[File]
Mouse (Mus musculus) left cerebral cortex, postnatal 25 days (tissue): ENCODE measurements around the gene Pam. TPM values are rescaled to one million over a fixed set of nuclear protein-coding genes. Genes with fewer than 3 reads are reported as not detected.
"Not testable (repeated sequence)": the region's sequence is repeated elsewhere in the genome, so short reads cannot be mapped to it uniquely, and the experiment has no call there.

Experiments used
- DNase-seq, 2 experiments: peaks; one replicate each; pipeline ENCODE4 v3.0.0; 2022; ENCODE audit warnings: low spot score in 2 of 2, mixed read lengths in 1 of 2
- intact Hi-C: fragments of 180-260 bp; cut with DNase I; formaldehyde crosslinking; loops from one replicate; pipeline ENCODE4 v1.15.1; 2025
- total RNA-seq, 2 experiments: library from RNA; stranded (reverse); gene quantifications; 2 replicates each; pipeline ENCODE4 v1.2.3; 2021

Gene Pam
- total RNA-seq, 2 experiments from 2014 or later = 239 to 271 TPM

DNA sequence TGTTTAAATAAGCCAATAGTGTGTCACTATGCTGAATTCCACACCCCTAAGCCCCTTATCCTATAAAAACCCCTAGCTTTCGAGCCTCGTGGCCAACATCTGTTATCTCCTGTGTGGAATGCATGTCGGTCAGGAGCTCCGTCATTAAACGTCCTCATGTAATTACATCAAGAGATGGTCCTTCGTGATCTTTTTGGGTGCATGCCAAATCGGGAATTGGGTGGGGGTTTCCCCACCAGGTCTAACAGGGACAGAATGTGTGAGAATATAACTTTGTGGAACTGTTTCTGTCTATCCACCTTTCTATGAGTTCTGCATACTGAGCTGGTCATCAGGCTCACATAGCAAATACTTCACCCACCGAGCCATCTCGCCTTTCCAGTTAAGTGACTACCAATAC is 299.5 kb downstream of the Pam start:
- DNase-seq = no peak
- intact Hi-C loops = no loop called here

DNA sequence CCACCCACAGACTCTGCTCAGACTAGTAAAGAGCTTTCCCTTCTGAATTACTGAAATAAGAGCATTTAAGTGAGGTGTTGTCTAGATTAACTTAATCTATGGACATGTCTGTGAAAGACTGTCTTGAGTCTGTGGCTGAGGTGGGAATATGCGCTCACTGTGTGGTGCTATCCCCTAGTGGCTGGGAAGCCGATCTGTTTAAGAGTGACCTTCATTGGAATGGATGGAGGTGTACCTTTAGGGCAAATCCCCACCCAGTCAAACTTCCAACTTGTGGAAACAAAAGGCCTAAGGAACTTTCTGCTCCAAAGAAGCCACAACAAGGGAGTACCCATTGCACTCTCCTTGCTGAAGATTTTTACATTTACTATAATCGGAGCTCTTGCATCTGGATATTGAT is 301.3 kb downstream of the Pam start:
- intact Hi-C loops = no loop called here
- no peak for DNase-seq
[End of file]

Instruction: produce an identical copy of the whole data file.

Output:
Mouse (Mus musculus) left cerebral cortex, postnatal 25 days (tissue): ENCODE measurements around the gene Pam. TPM values are rescaled to one million over a fixed set of nuclear protein-coding genes. Genes with fewer than 3 reads are reported as not detected.
"Not testable (repeated sequence)": the region's sequence is repeated elsewhere in the genome, so short reads cannot be mapped to it uniquely, and the experiment has no call there.

Experiments used
- DNase-seq, 2 experiments: peaks; one replicate each; pipeline ENCODE4 v3.0.0; 2022; ENCODE audit warnings: low spot score in 2 of 2, mixed read lengths in 1 of 2
- intact Hi-C: fragments of 180-260 bp; cut with DNase I; formaldehyde crosslinking; loops from one replicate; pipeline ENCODE4 v1.15.1; 2025
- total RNA-seq, 2 experiments: library from RNA; stranded (reverse); gene quantifications; 2 replicates each; pipeline ENCODE4 v1.2.3; 2021

Gene Pam
- total RNA-seq, 2 experiments from 2014 or later = 239 to 271 TPM

DNA sequence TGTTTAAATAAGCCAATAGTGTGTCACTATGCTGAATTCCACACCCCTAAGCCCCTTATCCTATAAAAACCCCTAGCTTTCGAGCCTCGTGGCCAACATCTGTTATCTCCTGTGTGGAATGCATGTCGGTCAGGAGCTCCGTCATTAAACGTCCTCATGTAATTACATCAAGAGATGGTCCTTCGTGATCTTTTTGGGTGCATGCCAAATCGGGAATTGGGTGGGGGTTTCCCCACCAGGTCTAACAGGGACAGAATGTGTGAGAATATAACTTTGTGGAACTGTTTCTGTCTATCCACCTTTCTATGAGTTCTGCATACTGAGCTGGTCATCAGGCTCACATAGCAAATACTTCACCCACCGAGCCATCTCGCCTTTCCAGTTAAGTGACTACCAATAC is 299.5 kb downstream of the Pam start:
- DNase-seq = no peak
- intact Hi-C loops = no loop called here

DNA sequence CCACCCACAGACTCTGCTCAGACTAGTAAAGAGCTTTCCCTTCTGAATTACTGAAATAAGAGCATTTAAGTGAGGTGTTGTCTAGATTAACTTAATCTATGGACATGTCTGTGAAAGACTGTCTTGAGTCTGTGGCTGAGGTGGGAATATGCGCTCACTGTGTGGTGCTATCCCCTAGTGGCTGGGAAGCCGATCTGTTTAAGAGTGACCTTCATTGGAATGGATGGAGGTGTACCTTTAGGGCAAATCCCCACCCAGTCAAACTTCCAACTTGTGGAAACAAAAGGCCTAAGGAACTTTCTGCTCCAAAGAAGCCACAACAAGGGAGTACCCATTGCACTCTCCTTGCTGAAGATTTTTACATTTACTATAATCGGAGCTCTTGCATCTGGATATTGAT is 301.3 kb downstream of the Pam start:
- intact Hi-C loops = no loop called here
- no peak for DNase-seq